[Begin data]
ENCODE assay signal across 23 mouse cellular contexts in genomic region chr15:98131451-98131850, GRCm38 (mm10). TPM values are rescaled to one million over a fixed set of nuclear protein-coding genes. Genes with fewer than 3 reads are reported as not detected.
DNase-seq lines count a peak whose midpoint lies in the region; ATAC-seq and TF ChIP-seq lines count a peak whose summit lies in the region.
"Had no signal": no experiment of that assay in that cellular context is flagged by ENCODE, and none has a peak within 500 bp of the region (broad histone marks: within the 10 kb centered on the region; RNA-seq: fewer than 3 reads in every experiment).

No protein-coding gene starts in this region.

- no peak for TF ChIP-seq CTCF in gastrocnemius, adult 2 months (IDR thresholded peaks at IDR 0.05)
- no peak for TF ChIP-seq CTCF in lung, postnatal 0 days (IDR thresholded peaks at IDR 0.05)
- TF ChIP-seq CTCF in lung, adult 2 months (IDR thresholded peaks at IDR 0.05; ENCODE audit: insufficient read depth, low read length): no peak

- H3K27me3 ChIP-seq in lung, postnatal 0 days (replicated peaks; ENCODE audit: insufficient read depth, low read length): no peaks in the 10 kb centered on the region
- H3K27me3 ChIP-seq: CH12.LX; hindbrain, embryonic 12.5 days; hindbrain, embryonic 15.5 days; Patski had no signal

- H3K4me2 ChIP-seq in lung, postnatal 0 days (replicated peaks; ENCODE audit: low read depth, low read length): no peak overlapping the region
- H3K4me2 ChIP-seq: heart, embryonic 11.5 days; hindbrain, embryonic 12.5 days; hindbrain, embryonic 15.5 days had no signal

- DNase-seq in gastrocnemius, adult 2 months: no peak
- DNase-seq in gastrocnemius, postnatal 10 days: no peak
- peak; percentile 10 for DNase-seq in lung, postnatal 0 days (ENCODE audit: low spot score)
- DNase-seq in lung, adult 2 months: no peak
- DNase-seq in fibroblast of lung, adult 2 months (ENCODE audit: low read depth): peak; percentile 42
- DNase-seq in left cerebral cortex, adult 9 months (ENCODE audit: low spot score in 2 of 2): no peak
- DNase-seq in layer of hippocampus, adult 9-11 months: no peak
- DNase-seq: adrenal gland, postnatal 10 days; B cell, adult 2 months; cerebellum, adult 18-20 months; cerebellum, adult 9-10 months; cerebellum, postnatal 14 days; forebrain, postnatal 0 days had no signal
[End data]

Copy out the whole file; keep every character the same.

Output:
ENCODE assay signal across 23 mouse cellular contexts in genomic region chr15:98131451-98131850, GRCm38 (mm10). TPM values are rescaled to one million over a fixed set of nuclear protein-coding genes. Genes with fewer than 3 reads are reported as not detected.
DNase-seq lines count a peak whose midpoint lies in the region; ATAC-seq and TF ChIP-seq lines count a peak whose summit lies in the region.
"Had no signal": no experiment of that assay in that cellular context is flagged by ENCODE, and none has a peak within 500 bp of the region (broad histone marks: within the 10 kb centered on the region; RNA-seq: fewer than 3 reads in every experiment).

No protein-coding gene starts in this region.

- no peak for TF ChIP-seq CTCF in gastrocnemius, adult 2 months (IDR thresholded peaks at IDR 0.05)
- no peak for TF ChIP-seq CTCF in lung, postnatal 0 days (IDR thresholded peaks at IDR 0.05)
- TF ChIP-seq CTCF in lung, adult 2 months (IDR thresholded peaks at IDR 0.05; ENCODE audit: insufficient read depth, low read length): no peak

- H3K27me3 ChIP-seq in lung, postnatal 0 days (replicated peaks; ENCODE audit: insufficient read depth, low read length): no peaks in the 10 kb centered on the region
- H3K27me3 ChIP-seq: CH12.LX; hindbrain, embryonic 12.5 days; hindbrain, embryonic 15.5 days; Patski had no signal

- H3K4me2 ChIP-seq in lung, postnatal 0 days (replicated peaks; ENCODE audit: low read depth, low read length): no peak overlapping the region
- H3K4me2 ChIP-seq: heart, embryonic 11.5 days; hindbrain, embryonic 12.5 days; hindbrain, embryonic 15.5 days had no signal

- DNase-seq in gastrocnemius, adult 2 months: no peak
- DNase-seq in gastrocnemius, postnatal 10 days: no peak
- peak; percentile 10 for DNase-seq in lung, postnatal 0 days (ENCODE audit: low spot score)
- DNase-seq in lung, adult 2 months: no peak
- DNase-seq in fibroblast of lung, adult 2 months (ENCODE audit: low read depth): peak; percentile 42
- DNase-seq in left cerebral cortex, adult 9 months (ENCODE audit: low spot score in 2 of 2): no peak
- DNase-seq in layer of hippocampus, adult 9-11 months: no peak
- DNase-seq: adrenal gland, postnatal 10 days; B cell, adult 2 months; cerebellum, adult 18-20 months; cerebellum, adult 9-10 months; cerebellum, postnatal 14 days; forebrain, postnatal 0 days had no signal